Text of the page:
Leaving the train station I cut across to the old Mill Yard and stocked up with some goodies from the artisan bakery before crossing and then walking along the river to Barley Bridge.


A short walk along the quiet road and through a gate and I was on the path that took me steeply up the hill heading towards the fells.


I’d decided to make Brunt Knott my first objective. I’ve climbed it a couple of times before and on a clear day there are great views up the Kentmere Valley, over to the Coniston Fells and the Langdales in the west and towards the Howgill fells to the east.

It was several degrees above freezing so the snow was rapidly disappearing, although there was a smattering of the white stuff on the top of Brunt Knott and Potter Fell


After passing Brunt Knott farm,


I took a steep, direct route up to the summit and was pleased to be able to get my boots into some snow. Reaching the trig point I was greeted by a good view of the snow clad fells of the Kentmere horseshoe


I took a more gradual route back down. It was wet, muddy and slippery so I had to be careful to stay upright. Luckily I had my walking poles with me.

I retraced my steps along the quiet road and made my way back up Potter Fell towards Potter Tarn


The skies were clouding over, but, looking back to the west, I could still make out the Langdale Pikes and Coniston Fells in the distance


I took the path around the tarn and then headed up the hill towards my next objective, another tarn, Gurnal Dubs


Like Potter Tarn it’s a natural water feature that was dammed to create a small reservoir for local industry. In the case of Gurnal Dubs three smaller natural ponds (or “dubs”) were swallowed up to make one larger lake.

It was blustery on the exposed fell and I took shelter behind the boathouse while I had a warm drink of coffee from my flask


I walked along the lake and then retraced my steps back towards Potter Tarn


I followed the path parallel the stream from the tarn down the valley towards the River Kent


A short walk along the country lanes


and then I cut across the fields down to the River. Crossing over, I followed the path back towards Staveley


Back at the old Mill Yard, I had time for a brew in Wilf’s Cafe before heading back to the station to catch my train back home.

It had been a good walk and helped me forget my disappointment at missing out on my planned trip to Scotland.

A walk on the moors

On Saturday I decided to get out for a walk up on the moors. I’d plotted a circular route from near Horwich, along the Rivington and Yarrow reservoirs, along Lead Mine Clough, then skirting Anglezarke moor before cutting across to Rivington Pike and then back down to the reservoir.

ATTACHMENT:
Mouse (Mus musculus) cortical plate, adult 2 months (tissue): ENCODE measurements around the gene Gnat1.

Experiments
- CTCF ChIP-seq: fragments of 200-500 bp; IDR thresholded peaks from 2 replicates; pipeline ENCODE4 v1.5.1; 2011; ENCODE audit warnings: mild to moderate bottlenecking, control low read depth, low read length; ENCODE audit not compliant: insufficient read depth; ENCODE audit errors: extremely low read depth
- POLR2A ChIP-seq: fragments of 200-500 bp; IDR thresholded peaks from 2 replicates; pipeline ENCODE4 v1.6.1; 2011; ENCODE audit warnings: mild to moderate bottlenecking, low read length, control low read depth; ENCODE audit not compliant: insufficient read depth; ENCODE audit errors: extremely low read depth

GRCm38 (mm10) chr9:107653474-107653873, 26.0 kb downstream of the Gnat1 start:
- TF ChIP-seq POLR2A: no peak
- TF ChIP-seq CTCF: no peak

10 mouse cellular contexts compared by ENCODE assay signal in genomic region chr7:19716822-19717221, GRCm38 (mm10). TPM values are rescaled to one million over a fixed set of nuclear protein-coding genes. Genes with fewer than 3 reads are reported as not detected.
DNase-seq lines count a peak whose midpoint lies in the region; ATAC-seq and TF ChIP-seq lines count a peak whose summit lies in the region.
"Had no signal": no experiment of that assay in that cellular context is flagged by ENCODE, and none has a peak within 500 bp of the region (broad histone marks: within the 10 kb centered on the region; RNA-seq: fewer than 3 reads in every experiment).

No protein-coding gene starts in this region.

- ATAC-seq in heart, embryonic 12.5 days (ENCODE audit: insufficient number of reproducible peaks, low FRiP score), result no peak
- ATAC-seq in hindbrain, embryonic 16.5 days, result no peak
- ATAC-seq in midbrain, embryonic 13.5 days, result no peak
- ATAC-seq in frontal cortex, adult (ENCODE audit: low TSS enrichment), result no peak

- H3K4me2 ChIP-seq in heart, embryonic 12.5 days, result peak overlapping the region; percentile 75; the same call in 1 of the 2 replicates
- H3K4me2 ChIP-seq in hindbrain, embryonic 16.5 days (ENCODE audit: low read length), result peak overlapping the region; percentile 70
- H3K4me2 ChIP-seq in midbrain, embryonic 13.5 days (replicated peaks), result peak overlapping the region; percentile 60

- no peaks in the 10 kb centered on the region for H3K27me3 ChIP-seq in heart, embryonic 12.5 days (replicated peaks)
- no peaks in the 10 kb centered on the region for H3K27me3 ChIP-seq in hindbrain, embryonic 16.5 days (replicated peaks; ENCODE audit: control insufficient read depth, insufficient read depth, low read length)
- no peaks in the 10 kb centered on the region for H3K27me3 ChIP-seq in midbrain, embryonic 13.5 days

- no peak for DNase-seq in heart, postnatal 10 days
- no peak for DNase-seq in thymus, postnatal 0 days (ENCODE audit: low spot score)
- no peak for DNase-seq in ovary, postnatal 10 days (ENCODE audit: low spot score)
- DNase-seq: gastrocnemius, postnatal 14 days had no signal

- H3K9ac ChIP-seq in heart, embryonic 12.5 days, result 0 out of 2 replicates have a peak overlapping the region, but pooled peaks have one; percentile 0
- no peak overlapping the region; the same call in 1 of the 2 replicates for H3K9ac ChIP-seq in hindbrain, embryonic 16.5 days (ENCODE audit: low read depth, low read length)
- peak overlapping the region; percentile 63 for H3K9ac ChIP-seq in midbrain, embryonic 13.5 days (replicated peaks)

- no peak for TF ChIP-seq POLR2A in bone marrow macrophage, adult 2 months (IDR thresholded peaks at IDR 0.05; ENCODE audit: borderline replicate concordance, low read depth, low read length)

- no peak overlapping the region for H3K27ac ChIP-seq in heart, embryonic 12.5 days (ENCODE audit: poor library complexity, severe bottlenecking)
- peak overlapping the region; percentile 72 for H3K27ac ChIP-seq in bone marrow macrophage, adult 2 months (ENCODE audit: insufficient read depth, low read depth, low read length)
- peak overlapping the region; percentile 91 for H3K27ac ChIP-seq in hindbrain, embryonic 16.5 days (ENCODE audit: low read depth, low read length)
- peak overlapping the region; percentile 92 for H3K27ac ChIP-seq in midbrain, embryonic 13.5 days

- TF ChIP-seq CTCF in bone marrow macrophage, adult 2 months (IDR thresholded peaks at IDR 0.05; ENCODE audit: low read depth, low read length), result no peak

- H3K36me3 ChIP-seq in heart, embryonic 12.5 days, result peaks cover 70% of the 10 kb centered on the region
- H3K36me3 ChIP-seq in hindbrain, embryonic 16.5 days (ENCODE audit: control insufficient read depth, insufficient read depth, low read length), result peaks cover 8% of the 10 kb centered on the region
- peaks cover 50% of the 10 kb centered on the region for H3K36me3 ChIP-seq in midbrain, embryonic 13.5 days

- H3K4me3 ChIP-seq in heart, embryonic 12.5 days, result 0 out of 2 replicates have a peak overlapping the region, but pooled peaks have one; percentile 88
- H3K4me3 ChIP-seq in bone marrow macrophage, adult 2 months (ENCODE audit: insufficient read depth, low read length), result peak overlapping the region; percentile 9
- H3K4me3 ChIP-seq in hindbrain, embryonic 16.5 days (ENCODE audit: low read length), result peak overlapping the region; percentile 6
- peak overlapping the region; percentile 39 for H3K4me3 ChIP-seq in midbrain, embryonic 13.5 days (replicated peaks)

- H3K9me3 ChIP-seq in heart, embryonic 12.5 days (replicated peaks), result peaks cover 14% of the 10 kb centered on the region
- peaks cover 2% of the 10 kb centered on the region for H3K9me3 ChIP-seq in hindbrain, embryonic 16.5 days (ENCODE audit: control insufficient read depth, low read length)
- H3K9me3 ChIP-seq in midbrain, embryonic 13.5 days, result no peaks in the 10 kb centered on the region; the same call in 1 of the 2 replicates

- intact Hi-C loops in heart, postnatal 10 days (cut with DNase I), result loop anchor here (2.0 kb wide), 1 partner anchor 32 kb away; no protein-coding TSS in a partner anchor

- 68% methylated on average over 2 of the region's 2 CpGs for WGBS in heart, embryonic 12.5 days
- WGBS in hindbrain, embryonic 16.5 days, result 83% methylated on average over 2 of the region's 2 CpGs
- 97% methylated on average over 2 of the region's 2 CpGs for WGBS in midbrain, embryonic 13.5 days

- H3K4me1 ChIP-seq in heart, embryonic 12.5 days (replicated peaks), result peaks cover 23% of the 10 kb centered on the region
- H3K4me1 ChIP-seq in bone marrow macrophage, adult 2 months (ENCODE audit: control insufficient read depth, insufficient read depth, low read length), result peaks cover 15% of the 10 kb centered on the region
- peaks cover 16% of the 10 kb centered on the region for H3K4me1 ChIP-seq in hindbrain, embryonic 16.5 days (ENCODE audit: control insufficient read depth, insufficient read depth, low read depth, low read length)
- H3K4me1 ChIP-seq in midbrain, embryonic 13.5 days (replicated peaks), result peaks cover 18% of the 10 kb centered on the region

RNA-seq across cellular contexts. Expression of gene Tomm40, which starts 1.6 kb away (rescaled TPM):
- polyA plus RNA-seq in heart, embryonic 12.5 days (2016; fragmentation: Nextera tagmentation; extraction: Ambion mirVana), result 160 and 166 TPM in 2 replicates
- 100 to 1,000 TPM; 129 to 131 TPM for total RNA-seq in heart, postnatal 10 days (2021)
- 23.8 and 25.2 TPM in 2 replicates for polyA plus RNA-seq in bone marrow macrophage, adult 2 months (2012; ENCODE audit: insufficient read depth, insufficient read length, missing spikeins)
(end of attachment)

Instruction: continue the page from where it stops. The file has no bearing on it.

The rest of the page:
It was a grey, misty morning but the weather forecast predicted that it would clear up around midday for a couple of hours before the rain came in.

I parked up and set off along the muddy path from the car park


passing the replica of Liverpool castle Lord Leverhulme had built


and then reaching the path along Rivington lower reservoir


I carried on to the end of the artificial lake, crossing the dam and then following the road along the western shore of the Upper reservoir. Rivington Pike and Winter Hill were hidden in the low cloud.


At the end of the lake I crossed over to the eastern side and climbed up to Yarrow reservoir, following the path along the water and then along the minor road until I reached Allance Bridge


then I took the path along the River Yarrow up Lead Mines Clough. The name gives away what used to go on around here. At one time there were mine workings along the river and the waters were used to process the ore.


I took the path that headed east up on to the moor, following the track used by the local sheep farmers. There had been quite a few people enjoying the paths along the reservoirs – walking, on their bikes and on horseback – but it was very quiet on the moor – I only saw a couple of mountain bikers in the 4 or 5 miles before I reached the Belmont road.


It was grey and misty, but as I walked over the moor, passing the ruined farms at Simms and Hempshaws, the mist began to clear


The mist hadn’t cleared on Winter Hill – the main mast was still obscured in the low cloud


I crossed over the Belmont road and took the old track that would take me up across the moor to the top of Rivington Pike


It looked grey and desolate, but it was brighter looking back over to Anglezarke


After a relatively easy, gradual climb I reached the pigeon tower that has been undergoing renovation along with the paths, gardens and other structures that make up the “Chinese Gardens” created for Lord Leverhulme on the slopes of the Pike.


I continued along the track and, although I hadn’t originally planned to climb to the top I can never resist climbing a hill!


I took in the views over to Winter Hill (now free of mist)


and back down to the reservoirs